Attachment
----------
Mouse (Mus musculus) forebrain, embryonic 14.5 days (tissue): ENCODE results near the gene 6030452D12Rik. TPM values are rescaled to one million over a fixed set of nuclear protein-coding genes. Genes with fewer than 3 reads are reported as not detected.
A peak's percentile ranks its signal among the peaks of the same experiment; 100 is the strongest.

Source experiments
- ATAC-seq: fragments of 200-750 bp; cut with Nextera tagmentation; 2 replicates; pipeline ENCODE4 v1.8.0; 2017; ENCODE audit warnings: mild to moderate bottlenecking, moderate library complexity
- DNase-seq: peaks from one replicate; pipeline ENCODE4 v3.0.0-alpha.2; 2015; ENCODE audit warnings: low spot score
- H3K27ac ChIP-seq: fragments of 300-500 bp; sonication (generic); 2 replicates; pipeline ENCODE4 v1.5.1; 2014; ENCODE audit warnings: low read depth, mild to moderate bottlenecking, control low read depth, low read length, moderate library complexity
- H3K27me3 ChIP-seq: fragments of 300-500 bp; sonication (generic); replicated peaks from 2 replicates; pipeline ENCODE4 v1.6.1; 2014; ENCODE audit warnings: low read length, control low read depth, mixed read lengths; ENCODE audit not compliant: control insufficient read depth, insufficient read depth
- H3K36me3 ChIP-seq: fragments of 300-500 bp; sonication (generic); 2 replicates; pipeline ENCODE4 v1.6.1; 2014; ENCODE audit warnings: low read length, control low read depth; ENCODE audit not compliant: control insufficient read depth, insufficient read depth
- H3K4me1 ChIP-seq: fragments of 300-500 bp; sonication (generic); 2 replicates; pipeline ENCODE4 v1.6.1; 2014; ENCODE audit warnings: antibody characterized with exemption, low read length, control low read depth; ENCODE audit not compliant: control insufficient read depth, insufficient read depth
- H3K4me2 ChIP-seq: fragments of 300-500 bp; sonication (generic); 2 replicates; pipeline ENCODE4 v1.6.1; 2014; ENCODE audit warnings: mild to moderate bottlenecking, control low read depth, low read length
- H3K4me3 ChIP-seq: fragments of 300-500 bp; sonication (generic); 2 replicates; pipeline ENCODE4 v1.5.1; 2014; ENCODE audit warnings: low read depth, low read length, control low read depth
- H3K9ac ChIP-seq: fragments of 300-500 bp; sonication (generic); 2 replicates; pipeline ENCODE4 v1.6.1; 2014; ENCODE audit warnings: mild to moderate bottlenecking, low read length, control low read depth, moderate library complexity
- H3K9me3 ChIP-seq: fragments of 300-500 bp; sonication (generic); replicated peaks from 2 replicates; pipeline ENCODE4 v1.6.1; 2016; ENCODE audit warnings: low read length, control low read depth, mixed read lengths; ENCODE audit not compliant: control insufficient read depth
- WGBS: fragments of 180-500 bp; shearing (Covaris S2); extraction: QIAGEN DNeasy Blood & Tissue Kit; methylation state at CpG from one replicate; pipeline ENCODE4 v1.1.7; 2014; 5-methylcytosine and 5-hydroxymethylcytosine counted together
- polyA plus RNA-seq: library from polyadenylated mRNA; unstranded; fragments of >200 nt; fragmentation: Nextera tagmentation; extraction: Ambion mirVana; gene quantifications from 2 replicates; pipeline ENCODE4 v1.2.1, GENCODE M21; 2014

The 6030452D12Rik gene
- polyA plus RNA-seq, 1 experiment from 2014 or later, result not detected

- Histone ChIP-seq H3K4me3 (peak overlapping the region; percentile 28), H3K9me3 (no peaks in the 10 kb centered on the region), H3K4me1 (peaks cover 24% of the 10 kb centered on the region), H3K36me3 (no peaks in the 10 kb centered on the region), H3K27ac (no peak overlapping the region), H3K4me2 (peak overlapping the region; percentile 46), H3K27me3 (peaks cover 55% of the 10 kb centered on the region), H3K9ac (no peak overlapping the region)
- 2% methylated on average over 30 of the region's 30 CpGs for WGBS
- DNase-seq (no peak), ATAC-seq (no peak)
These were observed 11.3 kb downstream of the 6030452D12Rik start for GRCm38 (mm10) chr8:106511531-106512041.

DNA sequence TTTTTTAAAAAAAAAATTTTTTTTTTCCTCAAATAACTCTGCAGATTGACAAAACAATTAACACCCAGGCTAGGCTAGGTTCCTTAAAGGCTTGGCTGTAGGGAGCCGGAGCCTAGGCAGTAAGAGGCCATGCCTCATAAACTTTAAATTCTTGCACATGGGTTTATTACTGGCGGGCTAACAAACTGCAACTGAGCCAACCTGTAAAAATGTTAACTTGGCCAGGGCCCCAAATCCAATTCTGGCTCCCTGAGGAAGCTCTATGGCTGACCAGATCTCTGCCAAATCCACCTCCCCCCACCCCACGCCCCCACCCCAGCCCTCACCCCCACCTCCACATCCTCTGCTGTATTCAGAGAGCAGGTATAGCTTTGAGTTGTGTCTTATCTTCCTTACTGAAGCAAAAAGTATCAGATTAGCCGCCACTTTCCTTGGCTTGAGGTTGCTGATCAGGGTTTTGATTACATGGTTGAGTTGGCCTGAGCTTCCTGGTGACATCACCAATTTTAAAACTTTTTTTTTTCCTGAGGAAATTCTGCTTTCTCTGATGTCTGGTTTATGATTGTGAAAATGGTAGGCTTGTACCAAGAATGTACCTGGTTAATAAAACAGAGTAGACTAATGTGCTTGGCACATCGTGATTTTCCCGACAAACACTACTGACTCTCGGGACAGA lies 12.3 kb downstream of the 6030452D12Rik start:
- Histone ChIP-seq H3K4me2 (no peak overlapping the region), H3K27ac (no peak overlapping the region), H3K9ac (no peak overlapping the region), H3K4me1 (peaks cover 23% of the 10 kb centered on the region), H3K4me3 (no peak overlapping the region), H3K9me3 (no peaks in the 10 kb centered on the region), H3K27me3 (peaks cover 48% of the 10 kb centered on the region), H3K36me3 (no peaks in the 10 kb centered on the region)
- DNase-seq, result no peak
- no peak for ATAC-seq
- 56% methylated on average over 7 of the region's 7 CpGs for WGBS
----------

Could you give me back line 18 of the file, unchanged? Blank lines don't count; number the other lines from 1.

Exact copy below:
- Histone ChIP-seq H3K4me3 (peak overlapping the region; percentile 28), H3K9me3 (no peaks in the 10 kb centered on the region), H3K4me1 (peaks cover 24% of the 10 kb centered on the region), H3K36me3 (no peaks in the 10 kb centered on the region), H3K27ac (no peak overlapping the region), H3K4me2 (peak overlapping the region; percentile 46), H3K27me3 (peaks cover 55% of the 10 kb centered on the region), H3K9ac (no peak overlapping the region)